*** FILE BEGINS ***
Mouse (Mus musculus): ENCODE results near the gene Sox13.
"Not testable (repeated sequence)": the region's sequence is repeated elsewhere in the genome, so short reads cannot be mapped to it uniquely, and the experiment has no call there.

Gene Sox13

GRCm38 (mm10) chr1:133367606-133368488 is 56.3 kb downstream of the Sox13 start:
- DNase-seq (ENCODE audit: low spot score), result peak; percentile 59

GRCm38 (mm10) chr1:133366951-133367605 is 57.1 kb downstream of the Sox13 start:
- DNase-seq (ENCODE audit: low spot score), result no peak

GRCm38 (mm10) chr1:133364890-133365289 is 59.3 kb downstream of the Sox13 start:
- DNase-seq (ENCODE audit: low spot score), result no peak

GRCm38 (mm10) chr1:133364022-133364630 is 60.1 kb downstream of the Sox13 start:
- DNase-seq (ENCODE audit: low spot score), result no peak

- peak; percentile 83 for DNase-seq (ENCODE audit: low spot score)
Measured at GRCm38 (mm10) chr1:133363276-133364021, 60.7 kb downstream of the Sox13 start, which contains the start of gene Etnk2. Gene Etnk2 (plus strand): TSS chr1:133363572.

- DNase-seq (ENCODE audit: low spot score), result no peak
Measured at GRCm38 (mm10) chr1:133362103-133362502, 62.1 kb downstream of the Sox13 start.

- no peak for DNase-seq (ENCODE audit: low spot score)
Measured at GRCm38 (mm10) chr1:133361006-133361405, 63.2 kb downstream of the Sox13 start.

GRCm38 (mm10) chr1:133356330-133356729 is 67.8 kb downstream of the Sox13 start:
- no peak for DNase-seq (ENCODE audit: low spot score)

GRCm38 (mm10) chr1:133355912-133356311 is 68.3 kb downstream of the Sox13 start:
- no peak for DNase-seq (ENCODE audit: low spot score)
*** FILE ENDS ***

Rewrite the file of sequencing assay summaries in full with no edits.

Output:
Mouse (Mus musculus): ENCODE results near the gene Sox13.
"Not testable (repeated sequence)": the region's sequence is repeated elsewhere in the genome, so short reads cannot be mapped to it uniquely, and the experiment has no call there.

Gene Sox13

GRCm38 (mm10) chr1:133367606-133368488 is 56.3 kb downstream of the Sox13 start:
- DNase-seq (ENCODE audit: low spot score), result peak; percentile 59

GRCm38 (mm10) chr1:133366951-133367605 is 57.1 kb downstream of the Sox13 start:
- DNase-seq (ENCODE audit: low spot score), result no peak

GRCm38 (mm10) chr1:133364890-133365289 is 59.3 kb downstream of the Sox13 start:
- DNase-seq (ENCODE audit: low spot score), result no peak

GRCm38 (mm10) chr1:133364022-133364630 is 60.1 kb downstream of the Sox13 start:
- DNase-seq (ENCODE audit: low spot score), result no peak

- peak; percentile 83 for DNase-seq (ENCODE audit: low spot score)
Measured at GRCm38 (mm10) chr1:133363276-133364021, 60.7 kb downstream of the Sox13 start, which contains the start of gene Etnk2. Gene Etnk2 (plus strand): TSS chr1:133363572.

- DNase-seq (ENCODE audit: low spot score), result no peak
Measured at GRCm38 (mm10) chr1:133362103-133362502, 62.1 kb downstream of the Sox13 start.

- no peak for DNase-seq (ENCODE audit: low spot score)
Measured at GRCm38 (mm10) chr1:133361006-133361405, 63.2 kb downstream of the Sox13 start.

GRCm38 (mm10) chr1:133356330-133356729 is 67.8 kb downstream of the Sox13 start:
- no peak for DNase-seq (ENCODE audit: low spot score)

GRCm38 (mm10) chr1:133355912-133356311 is 68.3 kb downstream of the Sox13 start:
- no peak for DNase-seq (ENCODE audit: low spot score)